Triglyceride measurements no help in predicting heart disease in men, study finds

Measuring the levels of triglyceride fats in the blood does not aid in the
prediction of heart disease in men, according to new research from the San
Francisco Veterans Affairs Medical Center (VAMC) and the University of
California, San Francisco. 

The study, published in the July 10 Archives of Internal Medicine, refutes
earlier research which suggested that if patients had a high-risk cholesterol
profile, high triglyceride levels signified an even greater risk of heart
disease. “We found that in men there was no clear advantage to knowing
triglyceride levels in addition to cholesterol levels and other risk factors,”
said Andrew Avins, MD, MPH, UCSF assistant professor of general internal
medicine and epidemiology. 

Cholesterol is a useful fat molecule in the body, but most Americans eat too
much of the foods that contain it.  High levels of LDL cholesterol and low
levels of HDL cholesterol increase a person’s risk of heart disease. 
Researchers have debated whether high levels of triglycerides, the most common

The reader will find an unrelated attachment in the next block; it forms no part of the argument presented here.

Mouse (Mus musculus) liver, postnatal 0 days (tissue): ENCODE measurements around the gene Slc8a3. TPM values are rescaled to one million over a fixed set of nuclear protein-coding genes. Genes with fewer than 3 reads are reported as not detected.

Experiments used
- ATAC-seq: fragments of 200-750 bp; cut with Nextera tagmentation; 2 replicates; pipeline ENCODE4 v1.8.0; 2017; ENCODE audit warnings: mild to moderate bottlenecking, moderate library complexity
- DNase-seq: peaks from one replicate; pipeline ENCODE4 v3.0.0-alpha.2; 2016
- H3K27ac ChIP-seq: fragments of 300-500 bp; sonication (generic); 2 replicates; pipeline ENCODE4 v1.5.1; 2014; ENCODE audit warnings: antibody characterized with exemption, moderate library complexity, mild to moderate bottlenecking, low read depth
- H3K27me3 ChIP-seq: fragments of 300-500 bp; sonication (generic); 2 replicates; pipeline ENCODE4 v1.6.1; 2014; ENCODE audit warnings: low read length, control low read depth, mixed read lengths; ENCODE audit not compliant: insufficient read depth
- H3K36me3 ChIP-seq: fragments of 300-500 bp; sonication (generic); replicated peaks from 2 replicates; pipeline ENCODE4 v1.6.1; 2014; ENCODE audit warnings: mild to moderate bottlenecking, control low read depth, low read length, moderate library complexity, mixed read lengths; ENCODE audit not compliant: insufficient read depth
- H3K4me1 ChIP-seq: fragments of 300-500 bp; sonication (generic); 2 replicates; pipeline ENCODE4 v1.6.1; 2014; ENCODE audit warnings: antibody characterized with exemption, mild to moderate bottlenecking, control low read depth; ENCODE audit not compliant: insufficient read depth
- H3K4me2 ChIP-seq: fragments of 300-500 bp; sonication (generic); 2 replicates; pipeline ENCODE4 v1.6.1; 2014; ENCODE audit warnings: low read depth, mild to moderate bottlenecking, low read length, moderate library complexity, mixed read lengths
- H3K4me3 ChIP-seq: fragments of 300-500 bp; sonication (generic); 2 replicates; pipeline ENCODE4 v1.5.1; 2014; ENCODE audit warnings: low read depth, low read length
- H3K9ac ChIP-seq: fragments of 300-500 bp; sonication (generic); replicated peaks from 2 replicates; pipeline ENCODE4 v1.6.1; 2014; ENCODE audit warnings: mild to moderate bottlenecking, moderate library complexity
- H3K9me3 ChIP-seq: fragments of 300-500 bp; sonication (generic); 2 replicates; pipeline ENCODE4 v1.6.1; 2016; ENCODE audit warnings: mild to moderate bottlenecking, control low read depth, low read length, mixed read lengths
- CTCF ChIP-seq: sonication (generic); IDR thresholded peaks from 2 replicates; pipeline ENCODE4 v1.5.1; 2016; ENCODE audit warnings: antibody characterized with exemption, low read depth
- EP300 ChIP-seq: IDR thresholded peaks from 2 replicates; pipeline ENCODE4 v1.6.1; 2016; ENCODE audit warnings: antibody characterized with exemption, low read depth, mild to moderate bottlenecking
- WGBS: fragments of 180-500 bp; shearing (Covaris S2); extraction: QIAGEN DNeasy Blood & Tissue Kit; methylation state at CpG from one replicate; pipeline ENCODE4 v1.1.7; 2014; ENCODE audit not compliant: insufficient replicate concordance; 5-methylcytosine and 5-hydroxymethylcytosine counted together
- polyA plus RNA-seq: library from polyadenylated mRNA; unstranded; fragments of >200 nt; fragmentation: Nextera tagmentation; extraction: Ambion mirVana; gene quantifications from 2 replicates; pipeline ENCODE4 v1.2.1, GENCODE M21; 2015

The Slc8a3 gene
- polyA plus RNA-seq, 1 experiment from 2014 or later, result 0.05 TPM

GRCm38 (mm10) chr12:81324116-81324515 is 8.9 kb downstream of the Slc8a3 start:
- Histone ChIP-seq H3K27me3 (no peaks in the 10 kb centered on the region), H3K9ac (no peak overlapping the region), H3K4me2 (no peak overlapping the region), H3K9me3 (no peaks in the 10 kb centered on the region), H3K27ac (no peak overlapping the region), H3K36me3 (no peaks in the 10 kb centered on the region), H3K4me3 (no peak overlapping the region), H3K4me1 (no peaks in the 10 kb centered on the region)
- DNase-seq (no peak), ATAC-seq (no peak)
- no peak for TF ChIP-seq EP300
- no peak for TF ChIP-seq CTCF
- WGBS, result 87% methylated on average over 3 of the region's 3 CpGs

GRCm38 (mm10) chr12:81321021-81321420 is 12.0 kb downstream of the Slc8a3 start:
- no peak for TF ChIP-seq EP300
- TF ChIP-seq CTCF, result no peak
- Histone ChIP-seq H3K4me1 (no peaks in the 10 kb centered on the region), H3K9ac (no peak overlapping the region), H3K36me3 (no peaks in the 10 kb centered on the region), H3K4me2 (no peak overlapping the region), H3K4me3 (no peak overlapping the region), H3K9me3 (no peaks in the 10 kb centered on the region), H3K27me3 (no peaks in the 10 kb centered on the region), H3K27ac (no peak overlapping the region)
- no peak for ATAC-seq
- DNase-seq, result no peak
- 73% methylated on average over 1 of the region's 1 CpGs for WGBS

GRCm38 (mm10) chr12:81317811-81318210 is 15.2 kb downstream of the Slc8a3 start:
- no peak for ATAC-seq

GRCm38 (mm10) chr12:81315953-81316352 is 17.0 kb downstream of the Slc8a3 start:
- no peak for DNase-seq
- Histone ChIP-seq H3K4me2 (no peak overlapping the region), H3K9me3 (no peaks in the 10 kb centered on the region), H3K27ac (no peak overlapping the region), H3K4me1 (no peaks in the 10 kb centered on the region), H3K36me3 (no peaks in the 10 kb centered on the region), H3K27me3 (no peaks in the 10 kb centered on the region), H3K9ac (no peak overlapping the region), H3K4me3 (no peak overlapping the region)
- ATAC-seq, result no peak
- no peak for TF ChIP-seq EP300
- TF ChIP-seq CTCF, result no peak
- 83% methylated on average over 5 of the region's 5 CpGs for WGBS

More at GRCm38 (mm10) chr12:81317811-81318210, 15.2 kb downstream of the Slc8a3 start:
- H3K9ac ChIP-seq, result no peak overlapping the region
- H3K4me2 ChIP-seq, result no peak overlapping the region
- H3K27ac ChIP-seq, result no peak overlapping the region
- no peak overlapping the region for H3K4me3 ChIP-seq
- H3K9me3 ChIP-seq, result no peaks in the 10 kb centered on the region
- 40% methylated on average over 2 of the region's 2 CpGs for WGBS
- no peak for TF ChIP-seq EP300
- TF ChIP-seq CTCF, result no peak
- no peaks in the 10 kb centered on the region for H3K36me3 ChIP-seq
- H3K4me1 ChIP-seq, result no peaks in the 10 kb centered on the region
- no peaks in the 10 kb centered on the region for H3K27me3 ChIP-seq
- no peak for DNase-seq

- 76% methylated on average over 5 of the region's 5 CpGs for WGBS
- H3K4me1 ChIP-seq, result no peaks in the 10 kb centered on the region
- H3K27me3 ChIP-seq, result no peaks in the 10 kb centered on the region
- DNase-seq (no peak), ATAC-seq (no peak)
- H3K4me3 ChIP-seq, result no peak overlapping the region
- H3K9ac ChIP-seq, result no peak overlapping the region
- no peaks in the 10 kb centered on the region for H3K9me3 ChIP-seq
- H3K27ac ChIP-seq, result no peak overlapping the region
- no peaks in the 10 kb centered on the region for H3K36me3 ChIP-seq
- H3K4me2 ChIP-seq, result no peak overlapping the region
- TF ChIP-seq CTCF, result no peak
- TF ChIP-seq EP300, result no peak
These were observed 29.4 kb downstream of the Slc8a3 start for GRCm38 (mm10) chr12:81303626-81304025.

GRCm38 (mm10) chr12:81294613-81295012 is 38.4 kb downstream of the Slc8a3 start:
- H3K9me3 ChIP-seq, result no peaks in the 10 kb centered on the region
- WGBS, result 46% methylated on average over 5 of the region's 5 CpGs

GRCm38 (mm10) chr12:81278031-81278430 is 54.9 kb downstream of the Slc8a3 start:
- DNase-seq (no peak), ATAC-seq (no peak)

form of fat in the body, might also be a warning sign.

To answer this question, Avins and his colleague, John Neuhaus, PhD, UCSF
professor of epidemiology and biostatistics, re-analysed data from three other
heart disease studies in which researchers had measured levels of cholesterol
and triglycerides.  The studies had enrolled between 1,900 and 6,300 men; one
study also had enrolled 3,500 women.  After accounting for known risk factors
for heart disease, such as age, cigarette smoking, physical activity,
cholesterol levels and others, the researchers assessed whether triglyceride
levels improved their ability to predict risk of heart attack and death from
heart disease. 

While triglyceride levels were clearly not useful for measuring risk in men,
the results for women were more confusing, said Avins, who is also a physician
in general internal medicine at the San Francisco VA Medical Center.  Among
women in the study who had high cholesterol, triglycerides were a good
predictor of their risk of heart attack and death.  But Avins said this result
might be inaccurate, because there were only 55 women in this high risk group. 
“Given the small numbers, I would be very reluctant to make any sort of
definitive conclusion about women.  Other researchers should look for this
effect in different data sets to confirm or refute these findings,” he said.

This research was supported by a grant from the National Heart, Lung, and Blood
Institute, which was managed by Northern California Institute for Research and
Education (NCIRE); and by the US Department of Veterans Affairs.